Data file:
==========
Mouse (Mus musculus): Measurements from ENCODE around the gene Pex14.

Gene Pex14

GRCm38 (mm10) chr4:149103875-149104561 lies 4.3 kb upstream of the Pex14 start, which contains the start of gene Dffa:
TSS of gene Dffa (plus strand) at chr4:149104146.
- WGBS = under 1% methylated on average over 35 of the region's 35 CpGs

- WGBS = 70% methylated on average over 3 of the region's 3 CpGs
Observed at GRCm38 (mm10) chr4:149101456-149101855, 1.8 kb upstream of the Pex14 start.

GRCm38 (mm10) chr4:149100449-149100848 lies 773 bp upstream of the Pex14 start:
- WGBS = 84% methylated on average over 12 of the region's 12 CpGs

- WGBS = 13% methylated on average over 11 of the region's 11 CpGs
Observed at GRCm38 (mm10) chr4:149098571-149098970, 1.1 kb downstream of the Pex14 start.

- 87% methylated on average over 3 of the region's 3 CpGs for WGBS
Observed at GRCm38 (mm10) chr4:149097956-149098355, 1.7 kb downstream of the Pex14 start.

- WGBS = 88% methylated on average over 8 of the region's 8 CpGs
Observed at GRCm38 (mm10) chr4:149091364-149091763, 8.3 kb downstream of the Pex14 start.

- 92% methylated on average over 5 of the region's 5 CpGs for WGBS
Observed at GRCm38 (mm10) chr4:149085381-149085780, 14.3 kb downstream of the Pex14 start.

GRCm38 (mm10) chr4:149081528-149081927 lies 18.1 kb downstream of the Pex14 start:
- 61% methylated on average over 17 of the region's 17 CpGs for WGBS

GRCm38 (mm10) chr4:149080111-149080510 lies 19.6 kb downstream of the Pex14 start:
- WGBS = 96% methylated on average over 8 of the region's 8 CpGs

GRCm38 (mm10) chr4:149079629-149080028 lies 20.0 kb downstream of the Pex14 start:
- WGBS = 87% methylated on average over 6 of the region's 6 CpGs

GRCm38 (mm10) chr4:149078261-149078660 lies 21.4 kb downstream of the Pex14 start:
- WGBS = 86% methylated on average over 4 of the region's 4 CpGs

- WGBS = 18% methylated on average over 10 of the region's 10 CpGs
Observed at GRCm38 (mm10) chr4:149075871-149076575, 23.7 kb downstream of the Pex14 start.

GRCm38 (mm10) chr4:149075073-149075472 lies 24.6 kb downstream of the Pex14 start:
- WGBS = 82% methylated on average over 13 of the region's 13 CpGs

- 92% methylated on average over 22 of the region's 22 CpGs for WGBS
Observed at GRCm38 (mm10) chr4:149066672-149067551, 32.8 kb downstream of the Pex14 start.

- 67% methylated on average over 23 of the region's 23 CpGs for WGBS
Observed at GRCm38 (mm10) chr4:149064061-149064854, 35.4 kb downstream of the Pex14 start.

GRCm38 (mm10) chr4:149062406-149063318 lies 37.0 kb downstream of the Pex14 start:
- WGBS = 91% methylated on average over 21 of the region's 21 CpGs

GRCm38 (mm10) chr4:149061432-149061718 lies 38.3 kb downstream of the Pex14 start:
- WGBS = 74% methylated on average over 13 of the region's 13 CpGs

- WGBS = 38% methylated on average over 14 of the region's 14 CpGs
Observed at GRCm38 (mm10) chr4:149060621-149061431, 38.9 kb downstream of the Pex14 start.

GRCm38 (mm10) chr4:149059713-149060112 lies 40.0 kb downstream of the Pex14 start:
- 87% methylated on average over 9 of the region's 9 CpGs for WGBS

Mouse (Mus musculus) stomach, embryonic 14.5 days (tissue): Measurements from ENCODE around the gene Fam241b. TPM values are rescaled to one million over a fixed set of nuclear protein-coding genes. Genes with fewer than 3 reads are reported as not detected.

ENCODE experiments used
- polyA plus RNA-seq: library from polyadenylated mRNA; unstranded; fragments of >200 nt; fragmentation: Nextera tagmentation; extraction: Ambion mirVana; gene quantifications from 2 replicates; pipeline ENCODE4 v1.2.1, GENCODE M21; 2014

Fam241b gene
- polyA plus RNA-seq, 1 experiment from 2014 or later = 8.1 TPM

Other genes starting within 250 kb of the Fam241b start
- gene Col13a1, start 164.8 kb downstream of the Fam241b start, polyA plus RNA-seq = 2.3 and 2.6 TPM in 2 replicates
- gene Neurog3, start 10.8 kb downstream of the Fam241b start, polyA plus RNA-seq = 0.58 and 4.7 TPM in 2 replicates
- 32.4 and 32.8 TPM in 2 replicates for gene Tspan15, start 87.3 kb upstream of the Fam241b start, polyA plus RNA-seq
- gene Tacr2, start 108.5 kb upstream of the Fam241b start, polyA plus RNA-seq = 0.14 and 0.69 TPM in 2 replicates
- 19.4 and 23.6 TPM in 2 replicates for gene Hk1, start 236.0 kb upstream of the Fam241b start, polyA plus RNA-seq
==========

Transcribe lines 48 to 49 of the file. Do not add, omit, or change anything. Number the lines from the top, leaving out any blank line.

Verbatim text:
- gene Col13a1, start 164.8 kb downstream of the Fam241b start, polyA plus RNA-seq = 2.3 and 2.6 TPM in 2 replicates
- gene Neurog3, start 10.8 kb downstream of the Fam241b start, polyA plus RNA-seq = 0.58 and 4.7 TPM in 2 replicates